There's yet another dust-up in the local craft beer scene: Reports are going around that Goose Island's brewpub at 1800 N. Clybourn Avenue is in danger of closing over yet another dispute with their landlord.
"Hey everyone, we've had many questions about the status of our pub... we are still working diligently with CRM to settle in a mutually agreed upon lease."
Earlier this morning, Paul Biasco wrote at DNAInfoChicago wrote that the owner of the brewpub property, CRM Properties Group, had announced that after failing to agree to terms of its lease Goose Island would be leaving in 2014. Biasco has since updated the article, citing Kathleen Gray, a representative for Goose Island founder John Hall: "It's not a done deal. It's in the best interest of everyone to stay here. We are still working diligently with them."
Hall started the Goose Island brewpub in 1988, building it into a major craft beer brand with a second brewpub in Wrigleyville, and a packaging brewery on W. Fulton St. When he sold Goose Island to Anheuser-Busch in 2011, the brewpubs were spun off as a separate company which Hall runs.
The brewpub has been at an impasse over renewal of its previous 5-year lease in 2008. At the time, a deal was reached to reduce the rent during the economic downtown. This time, GI has been seeking to further reduce the going rate, and to possibly help secure funding to expand the brewing capacity. Further statements from CRM on a later revision of the above article suggest that negotiations have in fact shut down, and a statement from Hall suggests GI is prepared to seek out a new location.
The possibility of a closure was first breached June 14 on Chicago Real Estate Daily. So for, no one has made any official announcement.
The building housing the Clybourn brewpub was once a storehouse for brewery equipment, which last saw service as a Turtle Wax factory. At that time, Clybourn was a rundown area of closed commercial spaces that began to undergo gentrification after Goose Island opened. Originally, the building housing included several loftlike commercial spaces, including an indoor minigolf course with holes designed by Chicago artists like Lynda Barry and Ed Paschke. In the early 90s, the building was demolished around the brewpub. This inspired the release of 1800 Demolition Ale, the first in a line of Goose's Belgian-style Vintage ales.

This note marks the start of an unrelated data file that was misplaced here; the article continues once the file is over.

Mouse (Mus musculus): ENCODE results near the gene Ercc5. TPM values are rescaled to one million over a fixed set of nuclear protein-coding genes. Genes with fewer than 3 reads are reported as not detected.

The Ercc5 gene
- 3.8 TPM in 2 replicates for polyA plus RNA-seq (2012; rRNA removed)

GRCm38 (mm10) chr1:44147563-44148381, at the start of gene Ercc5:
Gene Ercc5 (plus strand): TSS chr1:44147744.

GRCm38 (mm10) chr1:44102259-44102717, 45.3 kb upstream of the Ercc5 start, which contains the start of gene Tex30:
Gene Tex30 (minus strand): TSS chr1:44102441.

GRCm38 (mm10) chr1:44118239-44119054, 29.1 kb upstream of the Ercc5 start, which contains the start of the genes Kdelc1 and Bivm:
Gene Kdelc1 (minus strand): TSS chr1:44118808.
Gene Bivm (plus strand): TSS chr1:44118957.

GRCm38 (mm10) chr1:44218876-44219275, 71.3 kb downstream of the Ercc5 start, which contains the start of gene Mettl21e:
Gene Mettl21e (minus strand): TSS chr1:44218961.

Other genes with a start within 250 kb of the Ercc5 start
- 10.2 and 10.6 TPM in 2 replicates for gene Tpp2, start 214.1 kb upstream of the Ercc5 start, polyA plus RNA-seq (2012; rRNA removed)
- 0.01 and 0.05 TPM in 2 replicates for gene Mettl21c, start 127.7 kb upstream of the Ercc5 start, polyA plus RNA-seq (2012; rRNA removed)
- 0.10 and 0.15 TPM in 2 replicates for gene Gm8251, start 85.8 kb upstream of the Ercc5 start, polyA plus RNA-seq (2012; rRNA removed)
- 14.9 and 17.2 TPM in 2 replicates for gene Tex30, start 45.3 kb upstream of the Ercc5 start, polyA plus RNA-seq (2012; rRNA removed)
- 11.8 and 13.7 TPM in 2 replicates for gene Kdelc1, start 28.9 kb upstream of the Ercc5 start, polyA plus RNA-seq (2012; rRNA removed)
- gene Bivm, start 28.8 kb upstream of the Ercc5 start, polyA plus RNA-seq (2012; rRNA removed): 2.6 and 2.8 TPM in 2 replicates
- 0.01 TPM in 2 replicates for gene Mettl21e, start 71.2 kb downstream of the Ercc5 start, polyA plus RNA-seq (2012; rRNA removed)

In my admittedly biased opinion, I think it will not benefit the area for Goose island to leave: removing the equipment and doing a build-out for new would mean the property stands empty for at least a year. And what would go in its place? Another Yuppie-centric restaurant or big box chain that might go out of business in a few years.
More than one commenter on the story had suggested that GI should look no further than the empty Smith & Hawken furniture building around the corner on Marcey St., a huge retail building with an outdoor patio section. However, it has been learned that the Binny's Beverage Depot next door had bought the building, with plans to expand the store to 50,00 square feet. This would create one of the world's largest liquor stores, including a tap room with seating.Full disclosure: I am currently an independent contractor for the Fulton Street Brewing arm of Goose Island, pouring beer samples at retail locations on weekends.